Mars Cube One Satellites Went "Dark" And NASA Doesn’t Know Why

Gwen Vasquez
February 9, 2019

Before the pair of briefcase-sized spacecraft known collectively as MarCO launched a year ago, their success was measured by survival: If they were able to operate in deep space at all, they would be pushing the limits of experimental technology. "MarCO was there to relay information back from InSight in real time, and we did that extraordinarily well", said Andy Klesh, MarCO chief engineer, at a press conference at JPL immediately after the successful InSight landing November 26.

In any case, the NASA team considers MarCO a "spectacular success" since they have shown that such small (the size of a briefcase) and relatively cheap (around $18.5 million per mission) satellites can operate in deep space.

This week, NASA said it hasn't heard from them for more than a month now - and doubts it ever will. One, nicknamed WALL-E, last contacted Earth Dec. 29, while the other, Eve, has been silent since January 4.

'This mission was always about pushing the limits of miniaturized technology and seeing just how far it could take us, ' said Klesh.

The mission team has several theories for why they haven't been able to contact the pair. Based on trajectory calculations, WALL-E is now more than 1 million miles (1.6 million kilometers) past Mars; EVE is farther, nearly 2 million miles (3.2 million kilometers) past Mars.

Wall-E may have a faulty thruster, causing it to wobble as it can't control its position correctly, hampering its ability to send and receive coherent commands.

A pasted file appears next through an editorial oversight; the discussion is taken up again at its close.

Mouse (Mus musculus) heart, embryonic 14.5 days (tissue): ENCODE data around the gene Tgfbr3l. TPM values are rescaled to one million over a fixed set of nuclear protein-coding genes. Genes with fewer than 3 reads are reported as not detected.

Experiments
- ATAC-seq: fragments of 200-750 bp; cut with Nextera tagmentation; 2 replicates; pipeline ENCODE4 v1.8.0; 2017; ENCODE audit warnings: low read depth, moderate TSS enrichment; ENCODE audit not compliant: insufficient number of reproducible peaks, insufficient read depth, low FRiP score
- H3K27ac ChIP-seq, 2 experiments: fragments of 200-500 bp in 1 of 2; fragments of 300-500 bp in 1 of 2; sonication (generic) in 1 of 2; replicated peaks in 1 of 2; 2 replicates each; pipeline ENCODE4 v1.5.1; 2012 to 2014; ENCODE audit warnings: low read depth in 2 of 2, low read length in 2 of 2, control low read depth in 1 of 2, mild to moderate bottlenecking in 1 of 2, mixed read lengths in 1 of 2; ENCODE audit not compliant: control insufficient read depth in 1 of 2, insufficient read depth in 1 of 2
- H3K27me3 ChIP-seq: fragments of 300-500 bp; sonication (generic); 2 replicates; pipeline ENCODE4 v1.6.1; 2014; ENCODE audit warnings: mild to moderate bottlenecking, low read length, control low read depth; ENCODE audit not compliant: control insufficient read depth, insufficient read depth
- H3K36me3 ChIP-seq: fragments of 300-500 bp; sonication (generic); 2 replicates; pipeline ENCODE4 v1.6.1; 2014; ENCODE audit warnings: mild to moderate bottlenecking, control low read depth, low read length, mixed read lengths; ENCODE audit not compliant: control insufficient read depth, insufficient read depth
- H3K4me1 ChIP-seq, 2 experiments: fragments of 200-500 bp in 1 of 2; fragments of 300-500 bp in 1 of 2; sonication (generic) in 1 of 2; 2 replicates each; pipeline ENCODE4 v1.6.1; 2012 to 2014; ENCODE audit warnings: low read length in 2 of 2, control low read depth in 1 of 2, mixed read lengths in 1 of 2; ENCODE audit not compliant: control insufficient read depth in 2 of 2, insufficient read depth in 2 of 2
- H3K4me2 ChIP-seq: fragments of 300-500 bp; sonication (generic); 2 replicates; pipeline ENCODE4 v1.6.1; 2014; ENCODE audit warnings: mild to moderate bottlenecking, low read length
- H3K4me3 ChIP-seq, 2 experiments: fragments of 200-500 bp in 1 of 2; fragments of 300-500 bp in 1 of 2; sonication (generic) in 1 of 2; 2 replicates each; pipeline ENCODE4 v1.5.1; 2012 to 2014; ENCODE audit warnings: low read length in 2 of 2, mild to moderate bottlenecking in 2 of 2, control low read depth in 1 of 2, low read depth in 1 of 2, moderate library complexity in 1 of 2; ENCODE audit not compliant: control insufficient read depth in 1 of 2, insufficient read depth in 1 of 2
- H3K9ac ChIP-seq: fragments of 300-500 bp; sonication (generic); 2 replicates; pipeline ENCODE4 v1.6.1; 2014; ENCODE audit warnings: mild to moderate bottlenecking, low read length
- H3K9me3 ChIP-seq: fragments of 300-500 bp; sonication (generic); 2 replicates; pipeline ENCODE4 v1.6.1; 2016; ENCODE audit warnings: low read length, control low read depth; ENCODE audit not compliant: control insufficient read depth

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The two Marc Cube One satellites will move again toward the Sun during the summer.

In its statement, JPL said that there were several possible explanations for why the two spacecraft were no longer in contact with the Earth, including problems with sensors used to keep the spacecraft pointed at the sun or problems with their attitude control systems. CubeSats are scalable, however-WALL-E and EVE each contained 6 cube units.

"We've put a stake in the ground", he said. It's unknown if the batteries or any other components will last that long, however.

JPL spokesman Andrew Good said February 5 that after the flyby the MarCO cubesats continued to transmit technical data about the performance of their various subsystems, including attitude control, propulsion and communications. Inside the dome, the seismometer is also contained in a titanium, vacuum-sealed container, the combination of which helps insulate the instrument even further from environmental hazards. "They'll never replace the more capable spacecraft NASA is best known for developing". NASA is set to launch a variety of new CubeSats in coming years.

NASA now hope to use the technology for further projects with John Baker, MarCO programme manager concluding that there is "big potential" in the small packages. The satellites have not communicated with the government space agency for more than a month, NASA said on Tuesday.

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